The Nurse, The Hoax, And The Suicide

December 7th, 2012 | Categories: Uncategorized

When it comes to stereotypes, class stereotypes are often the most subtle of all. Recently, the news is reporting about a nurse who committed suicide after being fooled in a phone call hoax by Australian radio personalities. The nurse, perceiving the call to be from the Queen of England and Prince Charles actually allowed the call through to Kate Middleton. The conclusion reached by the media is that there is a causal relationship between these two events. Because of the hoax, the nurse committed suicide.

The CNN correspondent, aligning himself with similar other reports in the media by using the words “we” and “us,” explained they were basing their conclusions on the available information they had been told from the police and the hospital. When queried about this claim, he further explained that the police say they are not looking at other responsible persons. As additional evidence he announced that the hospital is not distancing themselves from the connection between the two events (suicide and hoax). Therefore, he conclude, there must be a causal relationship.

I draw a different conclusion.

When CNN discussed this story today (over and over and over and over again), no mention was made about the nurse’s personal life and barely any reference other than “nurse” and “hospital” was made to her professional life. The conclusion to be made was simple. The nurse took her life to make atonement for the offense and ensuing embarrassment of falling for the prank. Her duty to her Queen, it seems from the report, was more important than her life.

The class stereotype communicated by the media in this story is that the 99% want to be in the 1%. The 99% are obsessed with the rich, admire them, and want to be like them. This stereotype makes the 1% out to be the entire focus of the 99%. The entire personal and professional life of this nurse is reduced through this stereotype to her feelings of obsessive responsibility to the aristocracy. This one-dimensional stereotypical view of her takes away her right to be an individual. She is reduced to her class. She is portrayed as someone with no right to have problems or legitimate concerns but who instead frivolously sacrifices her life for the royalty of her country.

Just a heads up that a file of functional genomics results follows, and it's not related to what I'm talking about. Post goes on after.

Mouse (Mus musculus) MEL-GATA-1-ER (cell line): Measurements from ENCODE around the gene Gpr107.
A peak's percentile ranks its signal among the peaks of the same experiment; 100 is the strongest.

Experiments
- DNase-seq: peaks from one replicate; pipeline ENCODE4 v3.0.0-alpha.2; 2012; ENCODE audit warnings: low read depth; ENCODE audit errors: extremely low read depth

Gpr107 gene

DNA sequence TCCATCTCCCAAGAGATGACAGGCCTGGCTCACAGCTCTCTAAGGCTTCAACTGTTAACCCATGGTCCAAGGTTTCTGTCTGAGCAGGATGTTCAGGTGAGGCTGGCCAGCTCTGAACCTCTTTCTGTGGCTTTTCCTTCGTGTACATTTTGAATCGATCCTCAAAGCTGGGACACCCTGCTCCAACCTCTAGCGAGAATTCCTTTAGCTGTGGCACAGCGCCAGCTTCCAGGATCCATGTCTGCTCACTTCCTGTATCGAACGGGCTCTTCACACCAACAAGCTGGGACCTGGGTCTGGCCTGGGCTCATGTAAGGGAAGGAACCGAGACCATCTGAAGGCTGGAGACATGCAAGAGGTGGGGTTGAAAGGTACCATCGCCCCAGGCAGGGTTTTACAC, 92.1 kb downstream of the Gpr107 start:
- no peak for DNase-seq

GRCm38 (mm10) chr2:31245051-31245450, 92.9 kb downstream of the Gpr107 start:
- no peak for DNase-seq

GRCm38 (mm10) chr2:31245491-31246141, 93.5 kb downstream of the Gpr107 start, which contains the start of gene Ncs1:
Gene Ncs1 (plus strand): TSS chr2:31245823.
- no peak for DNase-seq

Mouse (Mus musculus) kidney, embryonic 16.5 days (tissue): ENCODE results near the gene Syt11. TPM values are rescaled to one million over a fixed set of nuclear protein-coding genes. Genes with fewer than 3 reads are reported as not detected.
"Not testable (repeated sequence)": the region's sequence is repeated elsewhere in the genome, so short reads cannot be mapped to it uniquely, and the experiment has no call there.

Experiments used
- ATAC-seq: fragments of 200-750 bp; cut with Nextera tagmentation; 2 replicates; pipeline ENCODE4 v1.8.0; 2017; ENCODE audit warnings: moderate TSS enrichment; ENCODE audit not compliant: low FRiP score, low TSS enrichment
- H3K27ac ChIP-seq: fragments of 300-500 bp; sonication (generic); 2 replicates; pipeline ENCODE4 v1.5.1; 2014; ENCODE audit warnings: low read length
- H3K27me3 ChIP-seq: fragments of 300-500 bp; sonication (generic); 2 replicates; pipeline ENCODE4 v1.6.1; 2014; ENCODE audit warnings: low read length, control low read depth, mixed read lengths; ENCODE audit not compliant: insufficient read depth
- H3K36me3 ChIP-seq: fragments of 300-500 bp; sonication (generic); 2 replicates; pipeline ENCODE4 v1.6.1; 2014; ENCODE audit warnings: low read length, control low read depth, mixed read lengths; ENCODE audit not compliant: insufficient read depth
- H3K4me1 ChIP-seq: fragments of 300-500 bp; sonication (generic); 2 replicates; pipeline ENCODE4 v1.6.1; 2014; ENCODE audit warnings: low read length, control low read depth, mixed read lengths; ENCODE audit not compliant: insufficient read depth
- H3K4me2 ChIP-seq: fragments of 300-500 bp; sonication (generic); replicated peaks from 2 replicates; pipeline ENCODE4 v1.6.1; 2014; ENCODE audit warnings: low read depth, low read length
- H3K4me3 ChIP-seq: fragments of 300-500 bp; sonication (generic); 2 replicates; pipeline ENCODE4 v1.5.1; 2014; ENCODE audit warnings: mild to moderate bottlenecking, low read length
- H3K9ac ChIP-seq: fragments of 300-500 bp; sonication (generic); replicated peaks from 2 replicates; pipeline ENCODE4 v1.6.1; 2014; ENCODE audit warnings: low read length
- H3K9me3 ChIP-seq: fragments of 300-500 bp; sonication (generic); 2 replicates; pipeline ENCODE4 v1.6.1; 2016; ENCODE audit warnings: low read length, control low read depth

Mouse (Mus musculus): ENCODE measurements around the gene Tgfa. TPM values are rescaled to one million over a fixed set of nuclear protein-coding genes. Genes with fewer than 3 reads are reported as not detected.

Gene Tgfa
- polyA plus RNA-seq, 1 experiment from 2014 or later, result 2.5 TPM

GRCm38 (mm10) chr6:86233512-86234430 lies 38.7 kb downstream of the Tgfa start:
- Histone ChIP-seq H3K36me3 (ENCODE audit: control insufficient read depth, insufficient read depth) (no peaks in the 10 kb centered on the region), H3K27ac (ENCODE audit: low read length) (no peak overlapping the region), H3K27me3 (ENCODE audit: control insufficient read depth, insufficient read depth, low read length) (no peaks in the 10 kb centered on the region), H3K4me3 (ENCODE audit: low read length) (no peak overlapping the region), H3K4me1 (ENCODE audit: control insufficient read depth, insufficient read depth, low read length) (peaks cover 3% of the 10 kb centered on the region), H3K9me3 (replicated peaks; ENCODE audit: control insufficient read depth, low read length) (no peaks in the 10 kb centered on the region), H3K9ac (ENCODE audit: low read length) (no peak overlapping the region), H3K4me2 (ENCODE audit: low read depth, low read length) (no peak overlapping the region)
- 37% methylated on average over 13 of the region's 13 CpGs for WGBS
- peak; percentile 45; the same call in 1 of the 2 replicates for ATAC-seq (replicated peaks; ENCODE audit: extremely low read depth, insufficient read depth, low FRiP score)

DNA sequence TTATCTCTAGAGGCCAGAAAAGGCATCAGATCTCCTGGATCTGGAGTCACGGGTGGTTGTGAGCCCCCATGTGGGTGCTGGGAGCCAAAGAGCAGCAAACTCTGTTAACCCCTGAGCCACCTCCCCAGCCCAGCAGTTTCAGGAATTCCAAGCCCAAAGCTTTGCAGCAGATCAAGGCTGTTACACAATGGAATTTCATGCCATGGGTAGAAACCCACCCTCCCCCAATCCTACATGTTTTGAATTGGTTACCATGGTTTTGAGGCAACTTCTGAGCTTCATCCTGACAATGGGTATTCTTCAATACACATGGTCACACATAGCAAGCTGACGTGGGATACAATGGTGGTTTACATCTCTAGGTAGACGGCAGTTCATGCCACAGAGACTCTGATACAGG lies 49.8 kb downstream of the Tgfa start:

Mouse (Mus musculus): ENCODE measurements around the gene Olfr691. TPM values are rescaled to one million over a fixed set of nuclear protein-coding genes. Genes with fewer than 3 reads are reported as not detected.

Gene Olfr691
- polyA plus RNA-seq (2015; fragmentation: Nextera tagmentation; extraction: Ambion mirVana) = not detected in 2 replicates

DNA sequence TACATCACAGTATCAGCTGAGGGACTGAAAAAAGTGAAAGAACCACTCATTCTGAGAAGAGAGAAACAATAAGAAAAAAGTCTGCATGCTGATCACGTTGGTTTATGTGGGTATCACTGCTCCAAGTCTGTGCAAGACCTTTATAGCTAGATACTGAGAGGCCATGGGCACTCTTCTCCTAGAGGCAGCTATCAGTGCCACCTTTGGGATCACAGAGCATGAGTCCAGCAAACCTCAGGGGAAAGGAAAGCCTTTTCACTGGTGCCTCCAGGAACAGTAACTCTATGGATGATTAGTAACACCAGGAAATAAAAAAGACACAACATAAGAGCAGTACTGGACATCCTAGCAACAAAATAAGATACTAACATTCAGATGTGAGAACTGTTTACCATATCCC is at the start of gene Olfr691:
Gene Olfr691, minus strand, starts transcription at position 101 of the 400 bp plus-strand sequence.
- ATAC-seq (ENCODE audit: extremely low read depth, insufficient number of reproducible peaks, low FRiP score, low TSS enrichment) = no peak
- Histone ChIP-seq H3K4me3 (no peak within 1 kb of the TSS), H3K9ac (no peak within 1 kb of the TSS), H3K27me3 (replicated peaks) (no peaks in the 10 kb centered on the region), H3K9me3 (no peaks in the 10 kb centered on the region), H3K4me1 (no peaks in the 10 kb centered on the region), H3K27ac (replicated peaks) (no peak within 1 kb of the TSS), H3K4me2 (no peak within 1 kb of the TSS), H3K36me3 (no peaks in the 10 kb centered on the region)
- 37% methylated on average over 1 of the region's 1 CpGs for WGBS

Does that make any sense?

No. It doesn’t. Instead, by communicating stereotypes about class, the media reinforces their own iconic and untouchable view of themselves as part of the 1%. By framing the nurse story to suggest a causal link between the suicide and the hoax without reference to other possible causes, the media demonstrate that the 1% is actually obsessed with the 99%. In instances like this, the 1% send the message that the 99% need them for their very existence. But what the 1% don’t realize is that the 99% have too many other things to worry about.

Consider:
The teen I saw this morning staring longingly outside of a clothes store clearly desiring a $20 shirt he didn’t have the money for.

The family of four using credit cards to buy gifts for their kids for the holidays since they can’t afford anything the children have on their Christmas list.

The bachelor with holes in his socks and a broken refrigerator.

The mother working two full time jobs as a janitor to pay for her three children to be able to go to college.

The retiree on social security working odd jobs to make extra money to keep up with her living expenses.

The family displaced by Hurricane Sandy with no home for the holidays and no expectation of one any time soon.

The employee willing to do anything to avoid rocking the boat so she can keep her job.

The Occupy Wall Street folks still camped in front of Trinity Church despite the increasingly colder weather.

The stories I don’t know about from the 99% – because I live in the comfort of my own middle upper class existence – are no doubt much much worse.

So you tell me, did this nurse, commit suicide because some radio personalities played a hoax on her?

After working so many years in the medical industrial complex dealing not only with hysterical, rude, bloody, and tragic patients but also dealing with incompetent, chauvinistic, bureaucratic doctors and administrators, was she really that thin skinned?

After establishing herself in her profession as a nurse and living in the community over time did she really have nothing else going on in her personal life- no partner, no friends, no loved ones, no health issues, no other concerns or problems in her entire personal life- that might have had some impact on why she might have committed suicide?

How convenient for the 1% that the nurse committed suicide after the hoax because this reinforces the importance of the 1%. But that is all it is. Convenience, not causality.

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